26. Arizona is famous for the Petrified Forest, so it comes as no surprise that petrified wood is the official state fossil.
  27. Arizona is on Mountain Standard Time year-round and does not observe daylight savings time, with the exception of the Navajo Nation, located in the northeast corner of the state. The only other state that does not observe daylight savings time is Hawaii.
  28. The World’s Oldest Rodeo is held in Prescott, Arizona every July. The oldest continuous rodeo is in Payson.
  29. Arizona, along with Colorado, New Mexico, and Utah, is a part of the Four Corners. A place in the United States where a person can stand in four states and the same time.
  30. There are three national parks, six state forests, 18 national monuments (more than any other state), and 28 state parks in Arizona.
  31. Kitts Peak National Observatory, near Tucson, is the home of the world’s largest solar telescope.
  32. The largest unbroken Ponderosa pine forest in the U.S. is in Arizona. Around one-fourth of the state is covered by forest growth.
  33. The West’s most famous shoot-out, the gunfight at the O.K. Corral, took place in Tombstone, Arizona. It lasted for only around 30 seconds.
  34. There are more golf courses than Scotland and more mountains than Switzerland located in Arizona.
  35. The Southern Pacific Railroad connected Arizona with the eastern states in 1926.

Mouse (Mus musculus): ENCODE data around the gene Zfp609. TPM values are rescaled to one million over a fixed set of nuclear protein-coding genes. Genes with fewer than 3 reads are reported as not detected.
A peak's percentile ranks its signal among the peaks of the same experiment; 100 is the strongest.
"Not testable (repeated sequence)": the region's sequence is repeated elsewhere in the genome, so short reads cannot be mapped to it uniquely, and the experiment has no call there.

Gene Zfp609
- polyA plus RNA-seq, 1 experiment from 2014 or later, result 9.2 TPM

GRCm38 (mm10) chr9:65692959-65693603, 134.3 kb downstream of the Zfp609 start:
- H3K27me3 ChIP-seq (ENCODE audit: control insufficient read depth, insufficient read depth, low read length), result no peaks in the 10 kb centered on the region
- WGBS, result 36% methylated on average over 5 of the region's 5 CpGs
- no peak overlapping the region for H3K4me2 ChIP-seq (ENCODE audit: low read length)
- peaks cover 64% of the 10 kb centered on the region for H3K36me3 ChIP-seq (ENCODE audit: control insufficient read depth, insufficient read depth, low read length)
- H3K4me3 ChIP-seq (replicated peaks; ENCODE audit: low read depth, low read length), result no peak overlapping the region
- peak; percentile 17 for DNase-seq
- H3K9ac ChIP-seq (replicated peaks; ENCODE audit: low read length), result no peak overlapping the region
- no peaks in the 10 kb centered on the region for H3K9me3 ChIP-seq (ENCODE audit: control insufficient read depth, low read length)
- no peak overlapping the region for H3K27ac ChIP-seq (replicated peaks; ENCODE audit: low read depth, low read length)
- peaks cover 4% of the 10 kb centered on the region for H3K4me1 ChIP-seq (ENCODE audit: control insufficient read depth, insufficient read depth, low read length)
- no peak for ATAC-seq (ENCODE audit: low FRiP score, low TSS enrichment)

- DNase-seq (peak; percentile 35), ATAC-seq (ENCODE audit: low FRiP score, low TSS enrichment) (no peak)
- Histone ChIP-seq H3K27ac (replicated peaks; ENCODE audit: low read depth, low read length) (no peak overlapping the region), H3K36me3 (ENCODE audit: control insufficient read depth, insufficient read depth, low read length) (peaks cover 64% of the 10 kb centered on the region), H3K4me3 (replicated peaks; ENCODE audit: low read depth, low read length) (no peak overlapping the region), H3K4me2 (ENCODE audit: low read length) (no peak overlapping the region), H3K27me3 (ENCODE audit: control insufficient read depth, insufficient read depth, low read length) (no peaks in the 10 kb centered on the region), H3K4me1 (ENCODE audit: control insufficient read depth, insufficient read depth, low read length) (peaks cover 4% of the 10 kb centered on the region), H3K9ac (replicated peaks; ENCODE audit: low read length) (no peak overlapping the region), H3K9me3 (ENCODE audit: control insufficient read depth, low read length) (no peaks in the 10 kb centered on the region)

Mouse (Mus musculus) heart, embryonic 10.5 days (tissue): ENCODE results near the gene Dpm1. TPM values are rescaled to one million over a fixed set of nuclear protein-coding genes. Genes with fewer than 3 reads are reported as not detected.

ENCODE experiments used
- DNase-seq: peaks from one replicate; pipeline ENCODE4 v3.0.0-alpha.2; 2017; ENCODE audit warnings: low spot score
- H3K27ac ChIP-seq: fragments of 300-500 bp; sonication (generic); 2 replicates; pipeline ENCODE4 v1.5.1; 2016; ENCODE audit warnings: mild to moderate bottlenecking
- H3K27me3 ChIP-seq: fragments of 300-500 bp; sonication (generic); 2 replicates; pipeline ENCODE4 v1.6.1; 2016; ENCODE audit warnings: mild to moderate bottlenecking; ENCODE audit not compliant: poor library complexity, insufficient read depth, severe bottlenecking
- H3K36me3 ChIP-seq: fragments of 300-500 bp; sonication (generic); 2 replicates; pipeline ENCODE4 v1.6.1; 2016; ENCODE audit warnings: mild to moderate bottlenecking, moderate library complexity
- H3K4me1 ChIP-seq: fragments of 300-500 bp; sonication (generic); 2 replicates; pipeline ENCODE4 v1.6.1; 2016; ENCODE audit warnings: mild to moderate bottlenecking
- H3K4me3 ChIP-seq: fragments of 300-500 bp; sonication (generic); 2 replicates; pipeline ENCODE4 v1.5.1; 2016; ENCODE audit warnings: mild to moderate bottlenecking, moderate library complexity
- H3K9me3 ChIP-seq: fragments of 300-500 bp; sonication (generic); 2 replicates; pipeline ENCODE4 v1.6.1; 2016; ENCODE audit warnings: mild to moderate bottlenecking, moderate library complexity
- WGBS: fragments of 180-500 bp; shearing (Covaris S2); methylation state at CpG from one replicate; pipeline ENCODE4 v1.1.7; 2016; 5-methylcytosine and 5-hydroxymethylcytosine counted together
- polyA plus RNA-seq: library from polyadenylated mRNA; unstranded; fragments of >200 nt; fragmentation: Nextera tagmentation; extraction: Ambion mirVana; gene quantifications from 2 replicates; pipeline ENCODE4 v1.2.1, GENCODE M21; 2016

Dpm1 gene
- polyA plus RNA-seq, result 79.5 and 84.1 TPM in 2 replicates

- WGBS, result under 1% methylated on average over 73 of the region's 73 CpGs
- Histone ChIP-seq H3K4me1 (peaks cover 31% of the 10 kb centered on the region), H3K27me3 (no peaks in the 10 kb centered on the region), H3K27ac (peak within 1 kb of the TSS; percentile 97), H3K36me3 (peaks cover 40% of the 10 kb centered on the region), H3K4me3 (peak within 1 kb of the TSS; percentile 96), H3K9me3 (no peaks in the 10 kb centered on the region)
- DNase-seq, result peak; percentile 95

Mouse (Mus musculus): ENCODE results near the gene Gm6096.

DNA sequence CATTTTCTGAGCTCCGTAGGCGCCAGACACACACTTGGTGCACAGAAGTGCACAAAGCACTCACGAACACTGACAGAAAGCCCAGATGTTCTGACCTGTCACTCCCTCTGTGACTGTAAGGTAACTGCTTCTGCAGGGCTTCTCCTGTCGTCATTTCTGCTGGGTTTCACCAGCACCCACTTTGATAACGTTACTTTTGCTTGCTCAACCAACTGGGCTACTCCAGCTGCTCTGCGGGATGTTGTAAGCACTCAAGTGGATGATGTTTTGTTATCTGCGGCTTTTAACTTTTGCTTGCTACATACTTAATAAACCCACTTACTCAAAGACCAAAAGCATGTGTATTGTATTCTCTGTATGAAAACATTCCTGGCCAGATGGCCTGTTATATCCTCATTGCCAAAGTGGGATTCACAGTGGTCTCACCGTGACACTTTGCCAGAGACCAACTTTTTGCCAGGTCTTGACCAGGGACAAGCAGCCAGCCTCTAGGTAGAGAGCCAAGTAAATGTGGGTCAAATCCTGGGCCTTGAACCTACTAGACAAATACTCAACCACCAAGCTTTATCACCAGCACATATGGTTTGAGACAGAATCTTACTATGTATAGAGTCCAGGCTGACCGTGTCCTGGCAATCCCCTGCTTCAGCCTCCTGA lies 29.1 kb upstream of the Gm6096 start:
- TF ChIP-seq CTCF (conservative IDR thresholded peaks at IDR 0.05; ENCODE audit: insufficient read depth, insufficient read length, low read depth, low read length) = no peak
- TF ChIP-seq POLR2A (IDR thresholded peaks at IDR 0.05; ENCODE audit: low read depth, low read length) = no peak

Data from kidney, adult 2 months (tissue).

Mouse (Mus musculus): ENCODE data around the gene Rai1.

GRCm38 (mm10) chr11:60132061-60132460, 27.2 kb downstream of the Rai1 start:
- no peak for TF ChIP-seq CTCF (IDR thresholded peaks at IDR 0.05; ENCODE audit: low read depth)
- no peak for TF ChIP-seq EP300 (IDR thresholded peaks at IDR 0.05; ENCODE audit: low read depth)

36. The original London Bridge now calls Arizona home. It was shipped stone-by-stone and reconstructed in Lake Havasu City.
  37. The name “Arizona” originated from the Spanish name, Arizonac, which in turn derived from the O’odham name “alĭ ṣonak” (meaning “small spring”).
  38. The two largest man-made lakes in the U.S. are found in Arizona- Lake Powell and Lake Mead.
  39. The Arizona flag has 13 rays of red and gold/yellow on its top half, symbolizing the original 13 states in the Union as well as Arizona’s sunsets. The copper star at the center of the flag represents Arizona’s copper mining industry. The blue one the bottom half represents the Colorado River. The red and blue shades on the Arizona flag are the same as the red and blue found on the flag of the United States.
  40. The hottest recorded temperature in Arizona was 128 degrees in Lake Havasu City on June 29, 1994.
  41. The coldest recorded temperature in Arizona was -40 degrees, recorded January 7, 1971, at Hawley Lake.
  42. With 3,928 mountain peaks and summits, Arizona has more mountains than any of the other mountain states (Colorado, Idaho, Montana, Nevada, New Mexico, Utah, and Wyoming).
  43. Humphrey’s Peak is Arizona’s highest point, coming in at 12,633 feet.
  44. The Four Peaks area of the Matzanal Mountains produces top-quality amethysts.
  45. Phoenix originated as a hay camp to supply Camp McDowell in 1866.
  46. The Tonto Natural Bridge, near Payson, is thought to be the world’s largest natural travertine bridge. The bridge was discovered in 1877 and is 400 feet long and 183 feet high.
  47. It is unlawful to refuse a person a glass of water in Arizona.
  48. The land area that is now known as Arizona had the Castilian and Burgundian flags of Spain, the Mexican flag, and the Confederate flag flown over it at one point in time.

As you can see, we love Arizona. More than that, we love the people of Arizona, and we take pride in our part in keeping them safe on the roads. For high-quality auto repair services, give the experts at Virginia Auto Service a try. Call (602) 266-0200 or schedule an appointment online.

Leave a Comment

Your email address will not be published. Required fields are marked *